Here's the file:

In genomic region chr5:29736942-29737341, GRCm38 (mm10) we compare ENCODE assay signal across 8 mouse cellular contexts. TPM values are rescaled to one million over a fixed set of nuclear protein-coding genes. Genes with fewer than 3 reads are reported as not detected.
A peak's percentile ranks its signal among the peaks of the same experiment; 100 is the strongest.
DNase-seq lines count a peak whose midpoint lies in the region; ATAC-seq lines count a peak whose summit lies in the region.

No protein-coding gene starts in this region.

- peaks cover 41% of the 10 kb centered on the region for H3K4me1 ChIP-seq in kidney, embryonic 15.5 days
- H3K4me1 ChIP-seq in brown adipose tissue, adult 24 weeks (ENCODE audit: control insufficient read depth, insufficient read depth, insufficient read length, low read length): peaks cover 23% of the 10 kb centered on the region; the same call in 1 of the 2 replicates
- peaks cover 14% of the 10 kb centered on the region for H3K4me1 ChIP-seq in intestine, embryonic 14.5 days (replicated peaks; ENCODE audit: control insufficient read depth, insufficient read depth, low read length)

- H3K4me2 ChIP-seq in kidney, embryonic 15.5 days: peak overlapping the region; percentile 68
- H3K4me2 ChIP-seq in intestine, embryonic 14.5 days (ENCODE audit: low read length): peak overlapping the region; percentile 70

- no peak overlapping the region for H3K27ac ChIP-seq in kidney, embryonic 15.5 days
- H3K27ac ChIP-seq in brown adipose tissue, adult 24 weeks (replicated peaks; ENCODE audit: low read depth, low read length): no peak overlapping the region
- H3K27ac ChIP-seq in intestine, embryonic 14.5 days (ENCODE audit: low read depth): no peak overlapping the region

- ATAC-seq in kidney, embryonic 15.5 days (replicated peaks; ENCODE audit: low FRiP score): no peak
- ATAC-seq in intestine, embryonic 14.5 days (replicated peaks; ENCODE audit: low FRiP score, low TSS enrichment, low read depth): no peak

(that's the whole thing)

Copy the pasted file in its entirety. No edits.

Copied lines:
In genomic region chr5:29736942-29737341, GRCm38 (mm10) we compare ENCODE assay signal across 8 mouse cellular contexts. TPM values are rescaled to one million over a fixed set of nuclear protein-coding genes. Genes with fewer than 3 reads are reported as not detected.
A peak's percentile ranks its signal among the peaks of the same experiment; 100 is the strongest.
DNase-seq lines count a peak whose midpoint lies in the region; ATAC-seq lines count a peak whose summit lies in the region.

No protein-coding gene starts in this region.

- peaks cover 41% of the 10 kb centered on the region for H3K4me1 ChIP-seq in kidney, embryonic 15.5 days
- H3K4me1 ChIP-seq in brown adipose tissue, adult 24 weeks (ENCODE audit: control insufficient read depth, insufficient read depth, insufficient read length, low read length): peaks cover 23% of the 10 kb centered on the region; the same call in 1 of the 2 replicates
- peaks cover 14% of the 10 kb centered on the region for H3K4me1 ChIP-seq in intestine, embryonic 14.5 days (replicated peaks; ENCODE audit: control insufficient read depth, insufficient read depth, low read length)

- H3K4me2 ChIP-seq in kidney, embryonic 15.5 days: peak overlapping the region; percentile 68
- H3K4me2 ChIP-seq in intestine, embryonic 14.5 days (ENCODE audit: low read length): peak overlapping the region; percentile 70

- no peak overlapping the region for H3K27ac ChIP-seq in kidney, embryonic 15.5 days
- H3K27ac ChIP-seq in brown adipose tissue, adult 24 weeks (replicated peaks; ENCODE audit: low read depth, low read length): no peak overlapping the region
- H3K27ac ChIP-seq in intestine, embryonic 14.5 days (ENCODE audit: low read depth): no peak overlapping the region

- ATAC-seq in kidney, embryonic 15.5 days (replicated peaks; ENCODE audit: low FRiP score): no peak
- ATAC-seq in intestine, embryonic 14.5 days (replicated peaks; ENCODE audit: low FRiP score, low TSS enrichment, low read depth): no peak